The pumps in the DCU are powered by variable frequency drive (VFD), allowing independent control over the flow of water and chemicals for each pump. Water application is monitored, and the Martin MEL-101 chemical binder additive is dosed at the proper ratio to suit the operating conditions. Failsafe mechanisms are incorporated to shut the unit down and close valves to protect pumps and other equipment from line blockages or breaks. The entire system is integrated, so that it can be monitored remotely from the plant’s central control room.
Using additives, limestone dust particles are able to agglomerate with each other, increasing in size and weight and making them less likely to become airborne, thus preventing fugitive emissions. With an approximate 300:1 water-to-additive ratio, the MEL-101 supports the water’s role in providing dust suppression using economically concentrated quantities. To control costs, the VFD driven pump regulates chemical flow by only releasing chemical when material is detected.
Sprayer placement is key
“The theory behind how we placed the spray heads is important,” says Nance. “It’s common practice for companies to spray the top of the material after it’s been loaded on the belt as it’s exiting the settling zone. But that approach wouldn’t work for this application.”
He explains, “The problem with only spraying the surface is that only surface particles are treated, and the fines tend to ride on the bottom layer near the belt, preventing them from being effectively coated. The untreated particles easily become fugitive once the cargo is disrupted or transferred.”
Due to the difficulty of treating particle emissions at the discharge of Conveyor 1, technicians set up the DCU to spray the material in the transfer chute between Conveyor 0 and 1. “By attacking the material from the top and bottom while it’s in free fall, we are able to effectively coat more of the dust particles,” says Nance. “As cargo continues its transit and is discharged onto the stockpile, the particles are already treated and remain in the material flow.”
Nozzles were placed at the hopper mouth, so the DCU could spray treated moisture inward toward the impact zone. As the cargo is loaded by haul trucks into the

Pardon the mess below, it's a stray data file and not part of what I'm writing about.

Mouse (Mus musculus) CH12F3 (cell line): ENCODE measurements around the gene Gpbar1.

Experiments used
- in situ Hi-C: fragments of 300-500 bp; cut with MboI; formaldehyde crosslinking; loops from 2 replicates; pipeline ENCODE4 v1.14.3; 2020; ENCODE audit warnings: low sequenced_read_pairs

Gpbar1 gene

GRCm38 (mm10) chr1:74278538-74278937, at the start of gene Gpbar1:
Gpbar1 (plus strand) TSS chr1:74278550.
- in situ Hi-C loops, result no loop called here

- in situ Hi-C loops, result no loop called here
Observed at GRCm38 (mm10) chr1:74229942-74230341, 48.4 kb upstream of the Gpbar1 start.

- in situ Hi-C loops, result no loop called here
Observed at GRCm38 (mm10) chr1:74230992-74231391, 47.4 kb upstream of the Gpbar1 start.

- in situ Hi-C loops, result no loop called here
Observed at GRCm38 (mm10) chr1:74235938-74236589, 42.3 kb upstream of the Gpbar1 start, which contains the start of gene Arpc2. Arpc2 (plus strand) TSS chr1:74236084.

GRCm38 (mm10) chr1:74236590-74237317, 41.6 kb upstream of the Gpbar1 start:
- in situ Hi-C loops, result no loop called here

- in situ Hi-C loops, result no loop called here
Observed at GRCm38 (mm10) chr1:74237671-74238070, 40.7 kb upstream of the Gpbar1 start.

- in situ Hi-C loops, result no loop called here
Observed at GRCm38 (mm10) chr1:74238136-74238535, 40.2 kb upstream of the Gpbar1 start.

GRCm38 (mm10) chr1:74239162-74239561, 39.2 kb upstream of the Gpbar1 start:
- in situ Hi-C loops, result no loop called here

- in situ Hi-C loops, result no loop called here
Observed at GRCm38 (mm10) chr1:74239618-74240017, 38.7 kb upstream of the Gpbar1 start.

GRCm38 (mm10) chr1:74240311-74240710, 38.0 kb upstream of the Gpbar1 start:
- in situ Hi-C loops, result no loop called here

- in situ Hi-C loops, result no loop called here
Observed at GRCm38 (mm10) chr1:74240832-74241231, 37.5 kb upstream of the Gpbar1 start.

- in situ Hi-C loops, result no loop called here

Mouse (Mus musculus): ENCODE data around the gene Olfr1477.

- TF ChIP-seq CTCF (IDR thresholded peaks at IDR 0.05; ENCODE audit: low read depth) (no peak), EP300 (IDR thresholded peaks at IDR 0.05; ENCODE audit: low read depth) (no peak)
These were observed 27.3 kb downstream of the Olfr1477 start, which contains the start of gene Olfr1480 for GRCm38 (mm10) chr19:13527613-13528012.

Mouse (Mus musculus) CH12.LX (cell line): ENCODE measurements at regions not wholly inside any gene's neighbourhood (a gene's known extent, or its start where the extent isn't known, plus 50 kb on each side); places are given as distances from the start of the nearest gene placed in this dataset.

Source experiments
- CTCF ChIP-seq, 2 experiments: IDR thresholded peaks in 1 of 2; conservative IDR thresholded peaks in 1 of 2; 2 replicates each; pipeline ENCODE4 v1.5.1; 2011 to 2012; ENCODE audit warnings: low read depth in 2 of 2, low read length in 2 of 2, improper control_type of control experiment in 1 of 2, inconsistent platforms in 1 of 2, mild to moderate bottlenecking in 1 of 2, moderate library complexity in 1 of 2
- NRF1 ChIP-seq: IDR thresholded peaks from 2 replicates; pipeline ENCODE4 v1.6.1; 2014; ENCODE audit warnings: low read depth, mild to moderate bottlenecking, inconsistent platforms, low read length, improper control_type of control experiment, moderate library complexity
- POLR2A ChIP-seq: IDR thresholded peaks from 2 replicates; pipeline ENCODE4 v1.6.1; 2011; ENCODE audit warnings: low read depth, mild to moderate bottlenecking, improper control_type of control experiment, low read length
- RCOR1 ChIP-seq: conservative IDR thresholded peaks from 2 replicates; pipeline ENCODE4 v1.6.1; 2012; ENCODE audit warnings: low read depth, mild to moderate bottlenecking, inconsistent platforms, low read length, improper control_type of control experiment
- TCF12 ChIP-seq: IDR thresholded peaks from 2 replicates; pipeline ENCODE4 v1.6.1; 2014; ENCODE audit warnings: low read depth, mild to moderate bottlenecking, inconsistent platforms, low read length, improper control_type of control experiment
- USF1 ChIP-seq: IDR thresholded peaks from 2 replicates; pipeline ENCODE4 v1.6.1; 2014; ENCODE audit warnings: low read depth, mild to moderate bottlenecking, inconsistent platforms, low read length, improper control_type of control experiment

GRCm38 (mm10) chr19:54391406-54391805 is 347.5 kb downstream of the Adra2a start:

dump pocket, the discharge creates a tremendous amount of airflow, lifting the small particles into the air. Prior to the system’s installation, fugitive dust would exit the far end of the hopper and settle in the immediate work area or travel with the prevailing air movement through the mine. This raised concerns over workplace air quality. By keeping
the particles within the material flow, the new dust control system helps minimise health and safety issues, reduce wear and tear on equipment and create a better work environment.
After some fine-tuning to obtain the optimal chemical-to-water ratio, as well as proper sprayer placement for best coverage of the cargo flow, the system has eliminated most visual signs of dust emissions and has drastically improved air quality in and out of the mine.
“It’s almost like a light switch,” Nance comments. “Turn the DCU on and the dust is no longer present at either of the emission points. Turn it off and within a few minutes, the dust returns.”
Martin’s preemptive dust mitigation strategy helped Continental stay ahead of state and federal regulations on dust emissions. Along with improving the work conditions inside and outside of the mine, the cement manufacturer continues the positive relationship it has had with the community since its inception.
“The Martin team has gone above and beyond to make sure everything is operational and efficient,” Rosenkrans concludes. “We are currently considering a service contract for the new dust system, and potentially including the company’s onsite blade replacement service as well. From our first encounter, we’ve had a positive experience throughout the entire process and we’re very satisfied with the result.”
There are 22 employees in the mine. The cost of cement industry dust to society and workers has been studied in depth by the EPA to justify dust regulations. The cost of the installation was about US$50,000 and the annual maintenance and chemical costs are about US$35,000 per year. The five-year net present value (NPV) of the costs plus the investment is about US$200,000. Using the data from the EPA report, the benefit to society created by Continental from being proactive in the mine is approximately US$375,000